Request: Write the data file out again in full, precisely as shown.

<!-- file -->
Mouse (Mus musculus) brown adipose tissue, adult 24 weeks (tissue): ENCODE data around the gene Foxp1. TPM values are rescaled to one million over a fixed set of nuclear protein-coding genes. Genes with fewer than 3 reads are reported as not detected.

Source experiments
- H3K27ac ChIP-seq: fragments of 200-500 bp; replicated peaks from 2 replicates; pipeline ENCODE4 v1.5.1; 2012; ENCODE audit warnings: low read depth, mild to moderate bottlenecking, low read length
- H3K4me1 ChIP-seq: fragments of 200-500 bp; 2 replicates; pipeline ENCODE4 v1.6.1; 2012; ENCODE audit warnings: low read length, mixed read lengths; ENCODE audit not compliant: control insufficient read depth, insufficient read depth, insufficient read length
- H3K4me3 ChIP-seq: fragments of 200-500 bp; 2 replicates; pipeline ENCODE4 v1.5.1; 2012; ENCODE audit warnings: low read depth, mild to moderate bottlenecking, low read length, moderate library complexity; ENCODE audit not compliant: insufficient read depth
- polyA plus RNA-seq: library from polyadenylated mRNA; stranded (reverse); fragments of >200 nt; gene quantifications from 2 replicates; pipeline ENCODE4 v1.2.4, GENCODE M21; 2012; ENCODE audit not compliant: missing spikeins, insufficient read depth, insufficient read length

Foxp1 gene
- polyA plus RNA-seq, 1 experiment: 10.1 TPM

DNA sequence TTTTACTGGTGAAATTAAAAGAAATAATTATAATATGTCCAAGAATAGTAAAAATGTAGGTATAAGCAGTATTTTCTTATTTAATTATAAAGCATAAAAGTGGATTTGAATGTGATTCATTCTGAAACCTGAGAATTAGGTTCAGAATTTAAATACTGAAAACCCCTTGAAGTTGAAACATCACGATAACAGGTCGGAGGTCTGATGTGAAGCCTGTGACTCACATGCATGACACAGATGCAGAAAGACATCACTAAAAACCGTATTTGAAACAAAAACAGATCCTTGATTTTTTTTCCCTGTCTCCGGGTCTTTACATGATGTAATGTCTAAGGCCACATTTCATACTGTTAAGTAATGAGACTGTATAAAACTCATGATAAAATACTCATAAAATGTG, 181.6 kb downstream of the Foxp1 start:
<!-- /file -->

Mouse (Mus musculus) brown adipose tissue, adult 24 weeks (tissue): ENCODE data around the gene Foxp1. TPM values are rescaled to one million over a fixed set of nuclear protein-coding genes. Genes with fewer than 3 reads are reported as not detected.

Source experiments
- H3K27ac ChIP-seq: fragments of 200-500 bp; replicated peaks from 2 replicates; pipeline ENCODE4 v1.5.1; 2012; ENCODE audit warnings: low read depth, mild to moderate bottlenecking, low read length
- H3K4me1 ChIP-seq: fragments of 200-500 bp; 2 replicates; pipeline ENCODE4 v1.6.1; 2012; ENCODE audit warnings: low read length, mixed read lengths; ENCODE audit not compliant: control insufficient read depth, insufficient read depth, insufficient read length
- H3K4me3 ChIP-seq: fragments of 200-500 bp; 2 replicates; pipeline ENCODE4 v1.5.1; 2012; ENCODE audit warnings: low read depth, mild to moderate bottlenecking, low read length, moderate library complexity; ENCODE audit not compliant: insufficient read depth
- polyA plus RNA-seq: library from polyadenylated mRNA; stranded (reverse); fragments of >200 nt; gene quantifications from 2 replicates; pipeline ENCODE4 v1.2.4, GENCODE M21; 2012; ENCODE audit not compliant: missing spikeins, insufficient read depth, insufficient read length

Foxp1 gene
- polyA plus RNA-seq, 1 experiment: 10.1 TPM

DNA sequence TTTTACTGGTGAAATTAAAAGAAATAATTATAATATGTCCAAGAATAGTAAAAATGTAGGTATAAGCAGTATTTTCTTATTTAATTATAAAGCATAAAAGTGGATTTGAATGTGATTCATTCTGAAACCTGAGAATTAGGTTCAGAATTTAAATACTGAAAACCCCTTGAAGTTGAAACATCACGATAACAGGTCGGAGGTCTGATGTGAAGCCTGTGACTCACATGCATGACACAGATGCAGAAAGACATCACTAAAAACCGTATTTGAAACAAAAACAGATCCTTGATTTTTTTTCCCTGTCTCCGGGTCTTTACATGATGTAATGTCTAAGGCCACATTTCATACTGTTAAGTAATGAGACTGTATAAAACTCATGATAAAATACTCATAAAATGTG, 181.6 kb downstream of the Foxp1 start: